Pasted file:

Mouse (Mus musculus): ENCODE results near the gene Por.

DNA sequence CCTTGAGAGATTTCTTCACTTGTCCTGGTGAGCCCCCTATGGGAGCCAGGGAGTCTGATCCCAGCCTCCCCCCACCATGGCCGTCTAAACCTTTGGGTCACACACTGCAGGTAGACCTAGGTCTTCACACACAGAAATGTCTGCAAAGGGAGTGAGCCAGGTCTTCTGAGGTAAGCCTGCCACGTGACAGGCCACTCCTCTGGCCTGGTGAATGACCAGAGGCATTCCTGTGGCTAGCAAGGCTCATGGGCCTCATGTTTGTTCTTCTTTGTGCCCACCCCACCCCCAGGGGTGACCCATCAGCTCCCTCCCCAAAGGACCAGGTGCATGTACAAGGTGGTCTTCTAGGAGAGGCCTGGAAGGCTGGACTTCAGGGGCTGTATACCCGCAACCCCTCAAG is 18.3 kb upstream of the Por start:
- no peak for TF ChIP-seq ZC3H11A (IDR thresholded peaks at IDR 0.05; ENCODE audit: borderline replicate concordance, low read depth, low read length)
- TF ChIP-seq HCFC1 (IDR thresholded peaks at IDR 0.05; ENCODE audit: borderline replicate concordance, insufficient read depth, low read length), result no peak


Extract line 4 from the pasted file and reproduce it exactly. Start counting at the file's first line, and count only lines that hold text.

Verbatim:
- TF ChIP-seq HCFC1 (IDR thresholded peaks at IDR 0.05; ENCODE audit: borderline replicate concordance, insufficient read depth, low read length), result no peak